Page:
Airbnb’s Lehane says the ability to take work where your family wants to go means that “now you can organise your work life with your family at the centre, as opposed to working your family around your job.”
And that also benefits hotels and destinations, as they become less reliant on excessively busy peak periods that have traditionally been deemed convenient times to travel – say, school holiday weeks.
Stays are getting longer, too. In a trends report for the year ahead, Airbnb shared that in the third quarter of last year (for which the most recent data were available), almost half of the nights booked on its platform were for stays of at least seven days, up from 44 per cent in 2019. One out of every five gross nights booked in the quarter were for stays of 28 days or longer.
And data from vacation property management platform Guesty suggest the trend of extended stays has continued to grow during the pandemic. Last year, 14-plus-day bookings grew 33 per cent from a year earlier, with a cumulative rise of 121 per cent since 2019.
Business travel will have to be more fun
Don’t count out pure business travel – it’s still a thing. But it’s also evolving. “Work culture is really being stymied by distributed teams,” says Evan Konwiser, executive vice president for product and strategy at American Express Global Business Travel. “We didn’t realise how much we relied on offices for that. But now travel is emerging as a great way to de-commoditise your work experience.”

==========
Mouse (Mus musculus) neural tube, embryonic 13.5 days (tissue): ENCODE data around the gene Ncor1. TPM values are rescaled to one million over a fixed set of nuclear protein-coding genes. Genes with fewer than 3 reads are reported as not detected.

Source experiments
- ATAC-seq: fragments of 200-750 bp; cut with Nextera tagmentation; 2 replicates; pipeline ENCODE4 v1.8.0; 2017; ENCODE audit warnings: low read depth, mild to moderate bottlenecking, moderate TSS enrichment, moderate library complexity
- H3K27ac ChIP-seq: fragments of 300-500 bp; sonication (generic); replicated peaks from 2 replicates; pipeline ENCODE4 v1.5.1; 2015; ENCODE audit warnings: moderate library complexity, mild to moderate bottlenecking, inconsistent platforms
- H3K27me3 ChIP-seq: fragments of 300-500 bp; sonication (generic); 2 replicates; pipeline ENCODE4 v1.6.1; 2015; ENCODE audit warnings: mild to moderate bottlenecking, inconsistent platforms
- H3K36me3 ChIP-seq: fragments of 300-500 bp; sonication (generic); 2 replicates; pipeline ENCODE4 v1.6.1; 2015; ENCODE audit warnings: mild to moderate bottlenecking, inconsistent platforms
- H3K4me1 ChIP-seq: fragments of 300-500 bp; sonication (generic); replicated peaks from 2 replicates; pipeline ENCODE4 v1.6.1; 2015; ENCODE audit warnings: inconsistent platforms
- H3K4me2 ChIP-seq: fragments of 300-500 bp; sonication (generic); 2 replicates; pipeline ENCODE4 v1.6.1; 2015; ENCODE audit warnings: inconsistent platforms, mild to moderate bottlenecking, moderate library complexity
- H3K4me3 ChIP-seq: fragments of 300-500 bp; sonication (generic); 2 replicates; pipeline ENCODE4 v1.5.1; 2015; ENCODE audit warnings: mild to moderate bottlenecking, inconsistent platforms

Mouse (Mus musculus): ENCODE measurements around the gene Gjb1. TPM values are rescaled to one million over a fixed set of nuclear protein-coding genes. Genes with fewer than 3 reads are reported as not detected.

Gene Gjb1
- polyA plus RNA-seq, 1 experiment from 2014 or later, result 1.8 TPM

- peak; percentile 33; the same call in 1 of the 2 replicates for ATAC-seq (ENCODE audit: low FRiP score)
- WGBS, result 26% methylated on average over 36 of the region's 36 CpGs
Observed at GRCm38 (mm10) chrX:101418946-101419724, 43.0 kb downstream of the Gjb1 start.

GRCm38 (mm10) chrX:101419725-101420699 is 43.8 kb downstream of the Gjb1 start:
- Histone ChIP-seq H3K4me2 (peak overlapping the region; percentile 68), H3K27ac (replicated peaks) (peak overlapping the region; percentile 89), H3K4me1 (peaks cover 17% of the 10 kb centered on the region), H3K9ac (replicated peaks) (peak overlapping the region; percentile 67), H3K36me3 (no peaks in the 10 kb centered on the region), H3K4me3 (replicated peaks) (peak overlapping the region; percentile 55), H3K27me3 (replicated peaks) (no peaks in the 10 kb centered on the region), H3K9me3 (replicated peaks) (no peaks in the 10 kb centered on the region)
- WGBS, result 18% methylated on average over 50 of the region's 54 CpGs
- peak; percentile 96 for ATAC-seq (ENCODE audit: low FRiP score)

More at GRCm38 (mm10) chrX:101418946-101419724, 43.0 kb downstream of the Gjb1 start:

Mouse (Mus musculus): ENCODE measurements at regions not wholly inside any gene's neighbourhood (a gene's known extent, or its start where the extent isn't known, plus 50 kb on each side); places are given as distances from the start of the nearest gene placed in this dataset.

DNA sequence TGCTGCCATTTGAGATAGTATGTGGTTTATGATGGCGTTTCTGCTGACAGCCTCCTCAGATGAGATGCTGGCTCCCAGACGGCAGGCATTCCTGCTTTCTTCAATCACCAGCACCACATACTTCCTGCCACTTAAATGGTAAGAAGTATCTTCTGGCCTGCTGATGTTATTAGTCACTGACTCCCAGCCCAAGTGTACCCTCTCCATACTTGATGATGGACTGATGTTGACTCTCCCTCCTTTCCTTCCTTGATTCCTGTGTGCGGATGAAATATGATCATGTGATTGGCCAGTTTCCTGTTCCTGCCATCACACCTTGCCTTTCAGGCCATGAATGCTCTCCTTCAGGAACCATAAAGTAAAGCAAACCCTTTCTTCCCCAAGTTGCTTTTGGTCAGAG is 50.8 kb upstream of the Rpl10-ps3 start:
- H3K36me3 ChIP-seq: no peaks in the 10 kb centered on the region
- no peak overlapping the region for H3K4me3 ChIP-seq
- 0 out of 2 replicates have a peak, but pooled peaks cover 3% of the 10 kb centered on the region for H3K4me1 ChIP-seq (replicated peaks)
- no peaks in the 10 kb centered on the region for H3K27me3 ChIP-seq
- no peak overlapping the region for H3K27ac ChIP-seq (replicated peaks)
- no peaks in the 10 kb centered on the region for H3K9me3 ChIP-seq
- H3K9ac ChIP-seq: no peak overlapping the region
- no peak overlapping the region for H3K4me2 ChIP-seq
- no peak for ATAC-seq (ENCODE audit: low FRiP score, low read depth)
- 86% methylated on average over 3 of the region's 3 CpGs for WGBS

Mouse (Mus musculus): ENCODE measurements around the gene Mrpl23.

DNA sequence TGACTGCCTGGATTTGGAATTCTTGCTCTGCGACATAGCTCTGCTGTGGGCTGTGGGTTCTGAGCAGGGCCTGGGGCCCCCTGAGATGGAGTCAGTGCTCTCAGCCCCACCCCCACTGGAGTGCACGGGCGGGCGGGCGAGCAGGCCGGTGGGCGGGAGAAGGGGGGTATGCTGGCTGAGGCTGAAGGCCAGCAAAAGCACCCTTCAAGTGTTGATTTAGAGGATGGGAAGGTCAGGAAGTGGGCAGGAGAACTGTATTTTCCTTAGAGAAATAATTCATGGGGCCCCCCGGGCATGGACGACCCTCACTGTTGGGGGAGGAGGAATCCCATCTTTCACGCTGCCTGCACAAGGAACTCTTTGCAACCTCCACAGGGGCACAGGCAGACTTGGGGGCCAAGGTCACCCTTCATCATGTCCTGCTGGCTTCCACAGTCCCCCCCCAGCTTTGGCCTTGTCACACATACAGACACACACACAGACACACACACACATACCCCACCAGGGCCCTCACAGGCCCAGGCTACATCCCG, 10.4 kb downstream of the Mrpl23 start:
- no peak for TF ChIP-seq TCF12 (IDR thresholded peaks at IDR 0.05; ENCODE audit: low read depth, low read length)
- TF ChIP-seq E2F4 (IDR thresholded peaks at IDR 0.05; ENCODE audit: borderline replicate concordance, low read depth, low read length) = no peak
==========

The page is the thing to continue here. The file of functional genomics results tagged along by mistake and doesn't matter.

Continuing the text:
Gathering the team in a fun way, he says, has become a popular approach for this year, even if most companies are still opting to hold team-building events at their headquarters or in hybrid ways. But outliers – companies that are planning these retreats at, say, dude ranches – are increasing in popularity, spurring hope that vacation vibes can spill into business travel in the same way business has spilled into leisure trips.
Some are calling this a push for the “great reconnection”. Retreat-planning companies such as Troop and NextRetreat are among the travel industry start-ups that closed seed-funding rounds last year. And according to Skift, Salesforce.com’s Marc Benioff has even floated the possibility of building a “ranch-style resort for employees, where they can spend time team-building, take training sessions or even holiday with their families”.
Much of that is still sorting itself out. But expect more work trips this year, even if it’s just to head back to the office quarterly to check in with the team.
“Wild and crazy off-sites in cool venues will become part of the mix, 100 per cent,” Konwiser says. “But right now people are coming away saying it was so nice to be with my colleagues for a day.” And companies are going to go a greater distance to make sure the travel experience is a positive one, he adds. “I may have this one week to make you, team member, feel the power of our culture. Am I going to put you up at a highway motel or a cool boutique hotel in the heart of the city?”
Your hotel may look a little different
Because remote workers represent a whole new market for the travel industry to capture, accommodation providers will be racing to meet their needs – if they haven’t done so already. For laptop luggers, home rentals have the upper hand, says Deloitte’s Crowley, because they offer space to …….